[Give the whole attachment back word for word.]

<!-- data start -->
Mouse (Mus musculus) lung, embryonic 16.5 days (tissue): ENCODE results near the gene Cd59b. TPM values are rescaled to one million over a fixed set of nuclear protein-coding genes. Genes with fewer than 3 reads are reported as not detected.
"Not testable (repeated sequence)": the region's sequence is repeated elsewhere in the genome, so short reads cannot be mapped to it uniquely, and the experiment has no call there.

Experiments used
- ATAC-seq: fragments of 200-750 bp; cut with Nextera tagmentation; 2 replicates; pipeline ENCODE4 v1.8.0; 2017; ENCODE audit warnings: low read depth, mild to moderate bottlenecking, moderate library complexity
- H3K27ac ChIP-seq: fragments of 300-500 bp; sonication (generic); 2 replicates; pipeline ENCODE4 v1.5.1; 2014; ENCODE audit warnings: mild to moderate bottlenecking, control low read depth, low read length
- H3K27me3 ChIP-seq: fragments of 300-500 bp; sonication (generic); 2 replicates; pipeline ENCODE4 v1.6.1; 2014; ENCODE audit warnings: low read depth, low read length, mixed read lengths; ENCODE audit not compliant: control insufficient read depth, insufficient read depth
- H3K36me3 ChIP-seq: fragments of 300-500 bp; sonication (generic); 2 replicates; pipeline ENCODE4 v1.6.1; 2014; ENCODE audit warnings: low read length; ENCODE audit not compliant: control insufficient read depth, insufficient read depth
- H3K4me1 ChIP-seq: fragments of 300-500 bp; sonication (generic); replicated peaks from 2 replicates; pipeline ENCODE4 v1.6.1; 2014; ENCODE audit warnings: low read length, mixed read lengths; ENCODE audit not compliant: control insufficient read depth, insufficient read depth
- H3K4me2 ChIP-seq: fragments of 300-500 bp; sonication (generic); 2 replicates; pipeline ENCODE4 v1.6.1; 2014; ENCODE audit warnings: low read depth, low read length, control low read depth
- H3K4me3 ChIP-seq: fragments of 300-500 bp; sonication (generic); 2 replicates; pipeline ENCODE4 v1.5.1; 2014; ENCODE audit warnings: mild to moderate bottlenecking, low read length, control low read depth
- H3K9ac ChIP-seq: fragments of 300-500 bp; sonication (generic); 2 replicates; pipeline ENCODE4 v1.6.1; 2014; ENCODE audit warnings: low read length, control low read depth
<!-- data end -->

Mouse (Mus musculus) lung, embryonic 16.5 days (tissue): ENCODE results near the gene Cd59b. TPM values are rescaled to one million over a fixed set of nuclear protein-coding genes. Genes with fewer than 3 reads are reported as not detected.
"Not testable (repeated sequence)": the region's sequence is repeated elsewhere in the genome, so short reads cannot be mapped to it uniquely, and the experiment has no call there.

Experiments used
- ATAC-seq: fragments of 200-750 bp; cut with Nextera tagmentation; 2 replicates; pipeline ENCODE4 v1.8.0; 2017; ENCODE audit warnings: low read depth, mild to moderate bottlenecking, moderate library complexity
- H3K27ac ChIP-seq: fragments of 300-500 bp; sonication (generic); 2 replicates; pipeline ENCODE4 v1.5.1; 2014; ENCODE audit warnings: mild to moderate bottlenecking, control low read depth, low read length
- H3K27me3 ChIP-seq: fragments of 300-500 bp; sonication (generic); 2 replicates; pipeline ENCODE4 v1.6.1; 2014; ENCODE audit warnings: low read depth, low read length, mixed read lengths; ENCODE audit not compliant: control insufficient read depth, insufficient read depth
- H3K36me3 ChIP-seq: fragments of 300-500 bp; sonication (generic); 2 replicates; pipeline ENCODE4 v1.6.1; 2014; ENCODE audit warnings: low read length; ENCODE audit not compliant: control insufficient read depth, insufficient read depth
- H3K4me1 ChIP-seq: fragments of 300-500 bp; sonication (generic); replicated peaks from 2 replicates; pipeline ENCODE4 v1.6.1; 2014; ENCODE audit warnings: low read length, mixed read lengths; ENCODE audit not compliant: control insufficient read depth, insufficient read depth
- H3K4me2 ChIP-seq: fragments of 300-500 bp; sonication (generic); 2 replicates; pipeline ENCODE4 v1.6.1; 2014; ENCODE audit warnings: low read depth, low read length, control low read depth
- H3K4me3 ChIP-seq: fragments of 300-500 bp; sonication (generic); 2 replicates; pipeline ENCODE4 v1.5.1; 2014; ENCODE audit warnings: mild to moderate bottlenecking, low read length, control low read depth
- H3K9ac ChIP-seq: fragments of 300-500 bp; sonication (generic); 2 replicates; pipeline ENCODE4 v1.6.1; 2014; ENCODE audit warnings: low read length, control low read depth